Employers and Their Employees Aren't Practicing BYOD Security

Sue Marquette Poremba
Slide Show

BYOD: User Policy Considerations

Questions and key points companies should consider when establishing BYOD policies.

I've been talking about bring your own device (BYOD) and security risks a lot this year, and I expect that conversation to continue for quite a while. A lot of those conversations centered around the security policies and how employers and security departments can police devices that are owned by employees. Today, I'm going to look a little closer at the question of what employees are actually doing with the personal devices they use to access the company network and company data. Are employees doing the right thing to keep that information safe and secure?


The simple answer to that question is probably not. ESET recently conducted a Harris Interactive study and some of the findings included:


  • More than 30 percent who use their own laptop for work connect to the company via a "free" or public (likely hackable) network.
  • Thirty-seven percent of those surveyed do not use the basic auto-lock feature on their personal device.
  • Employees often let "other people" (family members, children, friends) use their personal electronic device.
  • A quarter of those surveyed revealed that they have been a victim of hacking or malware on an electronic device that they own.


The employees aren't the only ones to blame here. The survey found that 66 percent of employers have never bothered to institute a BYOD policy.


BYOD has been around for as long as employees have been able to use their home computer to log into their company email account. The trend has now exploded with smartphones and tablets, and the variety of new security threats has brought the topic to the forefront of security conversations. The bottom line, the survey found, neither employers nor employees are doing much to practice security. This isn't just a problem for the company, but for the person who owns the device as well, who likely has plenty of personal information on his computer that he or she puts at risk.


Here's a great example at how lax we can be with our devices and security, from the ESET Threat Blog:

If you stand at the back of a commercial flight these days you can see rows of passengers staring at a wide variety of devices, sometimes running cute little apps and games, and sometimes running business critical processes. ... And I'm sure you've seen this scenario: halfway through the flight a user switches from super-critical pieces of corporate work to checking out the app they downloaded while waiting in the airport terminal. Obviously that's a potential problem: bored users looking for cool things to install on their hip new piece of hardware. Maybe there's a compelling reason to get that app, but is there a security context in place whereby this activity is vetted, especially when they are connecting that device to the company network? Beyond that, are basic measures in place to protect the data on the device if it falls into the wrong hands?

The Threat Blog goes on to say the worst violators tend to be senior staff who more often use the newest devices, who perhaps should know better or be more aware or caring about protecting corporate data. But as more people at all employee levels decide to use smartphones and tablets, the security problems are only going to get worse - especially if the devices are used by employees who otherwise wouldn't have access to a company-owned phone or laptop. Are they going to care or know the company's BYOD security policy (if there is one)? Is the security staff going to automatically think to educate those employees?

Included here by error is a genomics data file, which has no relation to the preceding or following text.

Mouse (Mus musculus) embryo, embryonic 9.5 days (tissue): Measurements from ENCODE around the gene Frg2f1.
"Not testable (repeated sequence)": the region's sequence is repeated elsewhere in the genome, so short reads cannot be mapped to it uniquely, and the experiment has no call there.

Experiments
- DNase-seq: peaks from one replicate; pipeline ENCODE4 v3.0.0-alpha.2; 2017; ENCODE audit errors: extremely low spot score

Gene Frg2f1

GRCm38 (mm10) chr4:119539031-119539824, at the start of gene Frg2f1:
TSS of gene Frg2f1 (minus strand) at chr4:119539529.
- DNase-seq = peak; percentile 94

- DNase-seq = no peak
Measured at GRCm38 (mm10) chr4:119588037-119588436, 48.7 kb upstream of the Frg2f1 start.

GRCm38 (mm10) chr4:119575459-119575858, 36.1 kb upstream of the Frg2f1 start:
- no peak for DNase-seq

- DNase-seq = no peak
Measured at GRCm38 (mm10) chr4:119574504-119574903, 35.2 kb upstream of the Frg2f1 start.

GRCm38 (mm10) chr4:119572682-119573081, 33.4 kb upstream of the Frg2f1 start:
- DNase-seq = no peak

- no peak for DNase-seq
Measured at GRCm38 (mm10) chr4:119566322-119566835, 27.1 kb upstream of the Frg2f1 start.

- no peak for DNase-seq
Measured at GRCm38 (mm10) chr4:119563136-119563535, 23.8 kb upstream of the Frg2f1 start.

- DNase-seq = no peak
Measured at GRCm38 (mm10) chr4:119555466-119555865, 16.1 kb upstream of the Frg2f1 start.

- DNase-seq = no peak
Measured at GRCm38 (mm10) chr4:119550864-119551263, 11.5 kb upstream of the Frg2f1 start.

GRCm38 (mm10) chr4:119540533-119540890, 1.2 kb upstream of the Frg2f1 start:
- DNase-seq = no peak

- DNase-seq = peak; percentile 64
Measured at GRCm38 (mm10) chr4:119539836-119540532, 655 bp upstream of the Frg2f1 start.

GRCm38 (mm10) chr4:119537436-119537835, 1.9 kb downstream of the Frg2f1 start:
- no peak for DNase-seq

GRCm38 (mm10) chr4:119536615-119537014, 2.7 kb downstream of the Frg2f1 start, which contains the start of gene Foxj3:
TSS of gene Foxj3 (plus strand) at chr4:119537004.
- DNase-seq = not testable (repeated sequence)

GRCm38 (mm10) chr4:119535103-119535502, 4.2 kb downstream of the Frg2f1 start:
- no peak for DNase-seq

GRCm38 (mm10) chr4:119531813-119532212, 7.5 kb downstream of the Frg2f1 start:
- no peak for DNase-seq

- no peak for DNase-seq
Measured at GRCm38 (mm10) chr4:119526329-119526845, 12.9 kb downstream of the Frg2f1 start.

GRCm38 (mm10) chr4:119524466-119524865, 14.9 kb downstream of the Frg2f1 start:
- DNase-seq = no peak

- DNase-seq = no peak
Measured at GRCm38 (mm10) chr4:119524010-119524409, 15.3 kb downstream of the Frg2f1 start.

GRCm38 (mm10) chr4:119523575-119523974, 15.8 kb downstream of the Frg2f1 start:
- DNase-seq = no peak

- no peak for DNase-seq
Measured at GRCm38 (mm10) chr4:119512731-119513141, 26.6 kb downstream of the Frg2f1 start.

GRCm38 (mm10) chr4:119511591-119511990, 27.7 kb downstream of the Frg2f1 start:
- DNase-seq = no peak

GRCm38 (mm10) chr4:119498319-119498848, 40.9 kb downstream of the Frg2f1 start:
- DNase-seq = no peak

Either way, the time has come for employers to set up security policies.

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Add Comment      Leave a comment on this blog post
Apr 23, 2012 6:16 PM urthalebeg urthalebeg  says:

Excellent points that you laid out here!  I think that BYOD is a big issue, and a big security issue. In the healthcare industry BYOD has opened a lot of hospitals and doctor up to lawsuit and HIPAA violations because they are texting confidential patient info, and then losing the phone or it getting hacked.

We solved this issue by getting tigertext which is HIPAA complaint texting that works with any BYOD iphone android and blackberry. basically Tigertext has a closed system, that deletes the messaging after X period of time.


Great article, especially the part about flexibility. I understand that IT departments don't want the flexibility for security reason, but I agree that their needs to be flexibility.

At the hospital I work at, we have the burden of meeting HIPAA requirements, particularly since many doctors send and receive patient info via text messaging on thier BYOD phones.

This opens the hospital to HIPAA related lawsuit if the doctor loses their phone or it is hacked. If we are inflexible, then the doctors will not be able to handle as many patients, since texting patient info speeds things up.

In order to deal with the issue, we got the doctors to use Tigertext, which deletes the text messages after a period of time, making it HIPAA compliant.

I don't know if this is the best solution for everyone, but it was an easy and cost effective way to deal with this issue. It was added to the IT departments responsbilities, but once the departments business objectives where redefined on this issue, they were able to handle it better.

The BYOD issues that IT departments are dealing with are only going to become more complex in the future and your article raised some important points.

I also found this article on BYOD that adds to your article with some additional charts and findings:


also: http://www.tigertext.com


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